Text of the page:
Philip Edward Klein

The real estate developer, appraiser and accountant built 30 shopping centers in the Baltimore area

February 07, 2010|By Jacques Kelly

Philip Edward Klein, who built 30 shopping centers during a lengthy career in Baltimore real estate appraisal and development, died of pneumonia Jan. 28 at Gulf Coast Medical Center in Fort Myers, Fla. He lived in the Cheswolde section of Northwest Baltimore and was 91.

Born in Mullens, W.Va., he graduated from Forest Park High School in 1934 at age 16. He went on to earn a degree in business administration from the University of Baltimore and became a licensed real estate broker in 1939. He was also a real estate appraiser and a certified public accountant.

Colleagues said that he became known as a "site man" and had the ability to size up what corners or intersections had potential for retail and commercial activity throughout the metro area.

"He had a feel for where the next wave of development would occur and a knack for tying up important corners with contracts," said his son, Michael Klein of Owings Mills.

In 1946, Mr. Klein acquired a tract at Park Heights Avenue and Cold Spring Lane. To finance construction of a shopping block there, he sold the Reisterstown Road portion to the Howard Johnson's restaurant chain.

"By doing this, he was able to get a bank loan and finance the rest," said his grandson, Daniel Klein, who is active in the family business, Klein Enterprises. "He innately understood the value of land. He could also do complex math calculations in his head, often arriving at the answer before those who had calculators."

Mr. Klein was also his own leasing agent and worked with the old Read's drugstore chain and Crown 5- and 10-cent stores to locate in his Park Lane Center.

He followed up that commercial success by buying the old Curtiss Wright Airport in Mount Washington and building the Greenspring Shopping Center. Among his many properties were Merritt Park in Dundalk, Cherryvale Plaza in Reisterstown and Cromwell Field in Glen Burnie.

"He was a dedicated visionary and effective leader. He was someone who pulled people along with his passion and his logic. What a mensch," said Josh Fidler, a Baltimore real estate developer. "Phil had his trials. But he persevered and always met life's challenges head-on with grace and equanimity."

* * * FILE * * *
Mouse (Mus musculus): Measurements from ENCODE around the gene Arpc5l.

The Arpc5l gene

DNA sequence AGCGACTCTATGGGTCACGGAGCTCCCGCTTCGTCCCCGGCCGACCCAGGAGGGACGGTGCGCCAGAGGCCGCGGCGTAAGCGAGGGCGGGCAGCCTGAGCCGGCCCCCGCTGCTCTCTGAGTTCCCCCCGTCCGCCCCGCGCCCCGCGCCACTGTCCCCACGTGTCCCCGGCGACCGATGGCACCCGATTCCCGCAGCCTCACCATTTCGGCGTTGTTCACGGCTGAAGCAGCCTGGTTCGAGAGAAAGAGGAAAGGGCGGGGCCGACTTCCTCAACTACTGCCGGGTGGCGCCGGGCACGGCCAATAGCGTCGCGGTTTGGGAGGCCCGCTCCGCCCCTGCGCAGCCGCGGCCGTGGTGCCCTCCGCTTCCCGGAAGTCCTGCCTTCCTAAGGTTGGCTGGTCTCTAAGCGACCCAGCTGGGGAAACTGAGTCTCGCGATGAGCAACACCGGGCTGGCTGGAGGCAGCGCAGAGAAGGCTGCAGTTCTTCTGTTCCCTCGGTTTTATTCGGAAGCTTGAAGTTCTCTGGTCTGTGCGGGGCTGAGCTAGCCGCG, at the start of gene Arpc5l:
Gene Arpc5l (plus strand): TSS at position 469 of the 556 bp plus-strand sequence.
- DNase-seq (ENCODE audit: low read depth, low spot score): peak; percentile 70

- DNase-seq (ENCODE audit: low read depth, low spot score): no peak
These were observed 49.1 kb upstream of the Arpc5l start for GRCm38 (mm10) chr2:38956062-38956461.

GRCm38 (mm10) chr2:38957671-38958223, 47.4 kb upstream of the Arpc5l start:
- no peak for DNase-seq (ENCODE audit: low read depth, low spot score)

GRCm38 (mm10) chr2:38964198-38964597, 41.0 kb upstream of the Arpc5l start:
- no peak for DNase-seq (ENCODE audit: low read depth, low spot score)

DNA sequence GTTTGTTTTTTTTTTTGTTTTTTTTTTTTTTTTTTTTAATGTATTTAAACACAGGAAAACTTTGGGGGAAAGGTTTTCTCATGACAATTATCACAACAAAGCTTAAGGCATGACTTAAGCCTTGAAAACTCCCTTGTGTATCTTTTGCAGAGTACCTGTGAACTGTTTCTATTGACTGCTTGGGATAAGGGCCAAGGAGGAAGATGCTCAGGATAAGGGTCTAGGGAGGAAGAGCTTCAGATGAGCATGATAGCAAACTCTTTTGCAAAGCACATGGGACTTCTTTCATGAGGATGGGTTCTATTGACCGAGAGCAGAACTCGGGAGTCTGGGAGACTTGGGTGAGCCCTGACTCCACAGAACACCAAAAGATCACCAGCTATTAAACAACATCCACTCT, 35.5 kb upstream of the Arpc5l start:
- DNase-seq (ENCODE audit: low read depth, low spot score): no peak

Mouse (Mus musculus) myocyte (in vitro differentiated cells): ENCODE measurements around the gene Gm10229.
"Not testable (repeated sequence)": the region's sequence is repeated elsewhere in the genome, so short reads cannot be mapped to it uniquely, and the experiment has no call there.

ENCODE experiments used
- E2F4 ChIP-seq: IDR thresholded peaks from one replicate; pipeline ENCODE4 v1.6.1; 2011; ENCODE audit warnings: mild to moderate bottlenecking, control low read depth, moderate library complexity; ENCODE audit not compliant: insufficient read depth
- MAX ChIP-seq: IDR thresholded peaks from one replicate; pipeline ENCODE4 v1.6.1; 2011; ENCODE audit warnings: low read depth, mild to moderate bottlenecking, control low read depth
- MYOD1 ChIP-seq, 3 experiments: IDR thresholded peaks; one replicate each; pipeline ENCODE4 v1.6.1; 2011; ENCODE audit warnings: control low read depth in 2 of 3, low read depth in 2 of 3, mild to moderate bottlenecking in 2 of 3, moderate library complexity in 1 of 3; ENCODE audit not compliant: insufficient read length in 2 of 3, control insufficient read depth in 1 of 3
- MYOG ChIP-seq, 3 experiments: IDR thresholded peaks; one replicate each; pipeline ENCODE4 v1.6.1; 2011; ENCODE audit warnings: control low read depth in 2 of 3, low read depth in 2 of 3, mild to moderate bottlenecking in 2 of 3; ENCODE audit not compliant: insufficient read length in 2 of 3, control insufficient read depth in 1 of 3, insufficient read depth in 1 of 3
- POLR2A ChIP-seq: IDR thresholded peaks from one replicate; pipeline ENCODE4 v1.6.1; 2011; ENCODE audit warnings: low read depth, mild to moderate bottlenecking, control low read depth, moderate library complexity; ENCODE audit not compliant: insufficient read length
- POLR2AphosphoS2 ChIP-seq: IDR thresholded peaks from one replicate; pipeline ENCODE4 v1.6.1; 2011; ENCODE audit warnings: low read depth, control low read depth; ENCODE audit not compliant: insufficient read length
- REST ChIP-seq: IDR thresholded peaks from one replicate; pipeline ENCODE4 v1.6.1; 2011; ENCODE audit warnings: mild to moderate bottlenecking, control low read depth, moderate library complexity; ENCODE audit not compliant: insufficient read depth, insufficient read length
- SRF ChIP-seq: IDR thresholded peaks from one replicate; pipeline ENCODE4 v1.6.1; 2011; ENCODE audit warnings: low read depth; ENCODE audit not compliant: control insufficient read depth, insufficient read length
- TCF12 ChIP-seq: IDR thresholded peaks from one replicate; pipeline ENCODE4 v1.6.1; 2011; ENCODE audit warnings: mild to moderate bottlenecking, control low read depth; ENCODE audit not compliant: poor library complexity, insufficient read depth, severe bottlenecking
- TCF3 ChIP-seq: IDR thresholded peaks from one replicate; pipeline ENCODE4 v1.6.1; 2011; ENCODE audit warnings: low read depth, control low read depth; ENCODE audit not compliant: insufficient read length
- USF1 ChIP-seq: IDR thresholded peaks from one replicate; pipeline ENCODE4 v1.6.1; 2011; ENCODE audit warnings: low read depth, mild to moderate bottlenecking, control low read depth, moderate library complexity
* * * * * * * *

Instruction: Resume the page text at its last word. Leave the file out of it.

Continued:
He initially worked through the Service Reality Co. and became founder and CEO of Klein Enterprises. He worked at his office until late last year.

Mr. Klein was frequently hired by governments, businesses and individuals as a real estate appraiser. He helped with valuations for land and buildings at Camden Yards and in city urban renewal areas. He also appraised the holdings of investors Morris Goldseker and Harry Weinberg.

He taught courses in commercial and industrial real estate at the Johns Hopkins University.

"He was a lover of life. He was larger than life. He had a heart which is unparalleled," said Patricia Palumbo, an employee of his firm.

He was a past president of the Real Estate Board of Greater Baltimore and the Maryland Chapter of the American Institute of Real Estate Appraisers. He was a past trustee of the International Council of Shopping Centers.

Mr. Klein's charities included the Maryland Institute College of Art and the University of Baltimore. He named a fountain "Harriet's Haven" at the art school's student building at Mount Royal and North avenues in honor of his wife of 45 years, the former Harriet Jean Schlossberg, who died in 2001. She was a MICA graduate and artist.

He was also active in the Associated and the American Technion Society, a group that donates funds to the Technion-Israel Institute of Technology in Haifa.

He had a second home in Sanibel Island, Fla.

Services were held Jan. 31 at Temple Oheb Shalom, where he was a member.

Survivors also include two other sons, Jeffrey Klein of Anne Arundel County and David Klein of Port Angeles, Wash.; a sister, Frances Copeland of Las Vegas; eight grandchildren; and six great-grandchildren. Another son, Philip Klein, died in 1985.

Baltimore Sun Articles
Please note the green-lined linked article text has been applied commercially without any involvement from our newsroom editors, reporters or any other editorial staff.